Second and third movements:

I know I'm not going to play it at this level, but I can at least aim for the ease and expressiveness you can see here.

Wednesday, August 28, 2013

My new life: how it's going so far

It has now been almost a month since I left my job, and I'm still getting used to not having to go to work. My big fear was that somehow I would fritter away my days, but that hasn't been happening so far. I was warned by many people that without a full-time job, my time would get filled up quickly, and that's true. I get up most mornings by 8:00, have breakfast, take a walk, and then practice the cello for the rest of the morning. After lunch, I have been doing some freelance editing, or chores around the house, or running errands, or teaching, and before I know it, it's time for dinner. The afternoons tend to disappear, so I'm still finding myself practicing the piano in the evening, although not as late as before. All those other things I was going to do, like clean out the garage, organize my files, and paint the living room? Maybe someday.

With the pressing business of getting the Schumann concerto learned, at the outset of this new regime I envisioned practicing the cello 6 hours a day. I quickly discovered that my fingers (especially the side of my left thumb, which presses the strings down in thumb position) could not handle more than about an hour of cello at a time, nor could my mind, so despite my almost panic that I have to get this thing learned NOW, I have had to moderate my practice time.

Nursing my aching arms and wrists and assorted nerves and muscular elements, I have worked my way up to 2 to 3 hours a day, at least three times more than I was doing before I left my job. These also have generally been concentrated hours, when I am alert and rested, versus struggling to stay awake while practicing at 11:00 p.m. And it is definitely making a difference: the Schumann has moved from OMG scary to relatively playable, plus I'm building up my stamina and calluses. With more than 2 months left before the first rehearsal, I am hopeful it will come together.

I'm continuing with my piano lessons, currently with Brahms, Bach, Debussy, and Bartok. I have been working on the Brahms Rhapsody Op. 79, No. 1 in B minor for some months -- my teacher's choice, to meet some pedagogical points he's not totally shared with me. A few weeks ago, he asked me to give some attention also to Op 79, No. 2 in G minor. I had originally protested against working on this because because it is probably the one piece I learned in some detail with my first teacher (with whom I studied from ages 9 to 16, mostly unprofitably, a long sad story in itself), and I could toss off the first couple of pages whenever I needed to play something.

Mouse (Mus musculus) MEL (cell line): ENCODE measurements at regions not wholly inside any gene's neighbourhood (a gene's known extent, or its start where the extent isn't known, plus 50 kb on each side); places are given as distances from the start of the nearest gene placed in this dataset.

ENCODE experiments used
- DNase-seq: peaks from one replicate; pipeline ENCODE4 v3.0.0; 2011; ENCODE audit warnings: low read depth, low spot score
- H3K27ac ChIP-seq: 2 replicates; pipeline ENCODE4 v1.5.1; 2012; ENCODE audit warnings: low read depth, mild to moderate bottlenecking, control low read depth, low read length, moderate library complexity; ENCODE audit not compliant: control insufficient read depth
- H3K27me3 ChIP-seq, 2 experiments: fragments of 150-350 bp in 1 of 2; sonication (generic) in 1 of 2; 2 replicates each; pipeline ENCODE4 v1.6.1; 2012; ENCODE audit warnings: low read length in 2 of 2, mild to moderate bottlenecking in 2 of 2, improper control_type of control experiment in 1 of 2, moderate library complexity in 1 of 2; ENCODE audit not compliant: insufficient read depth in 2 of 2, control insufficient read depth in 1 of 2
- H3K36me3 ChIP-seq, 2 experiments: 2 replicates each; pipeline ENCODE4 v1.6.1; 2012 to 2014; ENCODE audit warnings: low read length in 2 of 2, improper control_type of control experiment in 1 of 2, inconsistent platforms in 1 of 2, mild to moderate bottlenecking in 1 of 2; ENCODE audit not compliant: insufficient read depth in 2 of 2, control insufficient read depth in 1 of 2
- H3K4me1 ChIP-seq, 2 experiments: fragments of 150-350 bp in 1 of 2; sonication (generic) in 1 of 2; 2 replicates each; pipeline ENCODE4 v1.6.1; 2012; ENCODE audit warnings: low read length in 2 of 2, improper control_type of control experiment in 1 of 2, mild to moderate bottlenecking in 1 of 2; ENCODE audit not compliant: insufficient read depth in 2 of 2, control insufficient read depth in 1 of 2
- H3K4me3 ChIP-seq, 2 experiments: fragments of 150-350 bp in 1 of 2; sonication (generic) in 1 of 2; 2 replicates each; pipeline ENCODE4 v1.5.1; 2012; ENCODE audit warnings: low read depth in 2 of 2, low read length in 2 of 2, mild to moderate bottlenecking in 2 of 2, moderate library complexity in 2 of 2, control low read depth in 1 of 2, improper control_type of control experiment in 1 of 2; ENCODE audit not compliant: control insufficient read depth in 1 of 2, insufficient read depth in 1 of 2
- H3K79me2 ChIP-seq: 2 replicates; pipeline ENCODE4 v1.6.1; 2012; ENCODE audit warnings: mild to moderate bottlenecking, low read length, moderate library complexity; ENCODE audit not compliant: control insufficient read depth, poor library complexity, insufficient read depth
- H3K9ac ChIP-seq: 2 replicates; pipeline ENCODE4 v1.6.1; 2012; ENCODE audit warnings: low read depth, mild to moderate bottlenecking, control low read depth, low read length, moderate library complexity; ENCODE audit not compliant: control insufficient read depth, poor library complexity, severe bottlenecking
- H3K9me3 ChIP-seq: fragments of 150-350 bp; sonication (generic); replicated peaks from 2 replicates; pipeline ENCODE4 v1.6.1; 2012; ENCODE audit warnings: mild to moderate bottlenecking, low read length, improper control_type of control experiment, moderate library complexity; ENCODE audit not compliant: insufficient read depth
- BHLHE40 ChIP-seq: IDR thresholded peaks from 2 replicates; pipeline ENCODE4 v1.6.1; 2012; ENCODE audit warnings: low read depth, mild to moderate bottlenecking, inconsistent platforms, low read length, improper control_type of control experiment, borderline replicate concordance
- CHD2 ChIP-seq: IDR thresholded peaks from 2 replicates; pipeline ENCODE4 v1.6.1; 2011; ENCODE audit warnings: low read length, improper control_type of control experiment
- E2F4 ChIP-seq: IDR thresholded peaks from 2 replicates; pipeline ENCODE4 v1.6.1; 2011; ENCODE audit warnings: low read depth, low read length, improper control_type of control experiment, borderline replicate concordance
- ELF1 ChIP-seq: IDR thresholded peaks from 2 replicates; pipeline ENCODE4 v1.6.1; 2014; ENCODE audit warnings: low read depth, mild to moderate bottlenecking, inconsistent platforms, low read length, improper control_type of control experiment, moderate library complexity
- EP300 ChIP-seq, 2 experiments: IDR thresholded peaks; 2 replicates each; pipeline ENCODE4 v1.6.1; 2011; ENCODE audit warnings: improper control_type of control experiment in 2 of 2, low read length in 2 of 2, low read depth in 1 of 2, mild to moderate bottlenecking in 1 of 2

It's edifying to revisit this piece, which I hammered to death for decades, with a new perspective, being asked to play softer and more lyrically -- and also mortifying when I realize how horrifically I had been playing it all those years, loosely interpreting the marking "Molto passionato, ma non troppo allegro and the dynamic of "f" to mean "let 'er rip." Imagine: I could have gone to the grave thinking that was all pretty okay. I suppose as with many things in life, better (to try and do it right) late than never! The two Rhapsodies together are teaching me a lot about relaxing the hand, playing big chords, pulling a long melodic line out of an energetic mass of notes without harshness.

I have not forgotten my WTC project, and I am still practicing WTC I/2 and hope to record it soon. But in my lessons I have been concentrating on the partita in C minor, which has been good for me -- it's Bach on a more expansive scale, with more of those long melodic lines (again) and less of the concentrated finicky detail of the preludes and fugues.

I would really like to play the piano on a recital sometime, but I think that will have to wait until after the Schumann concert in November. There's only so much stress I can take!

Saturday, August 10, 2013

Bit of wisdom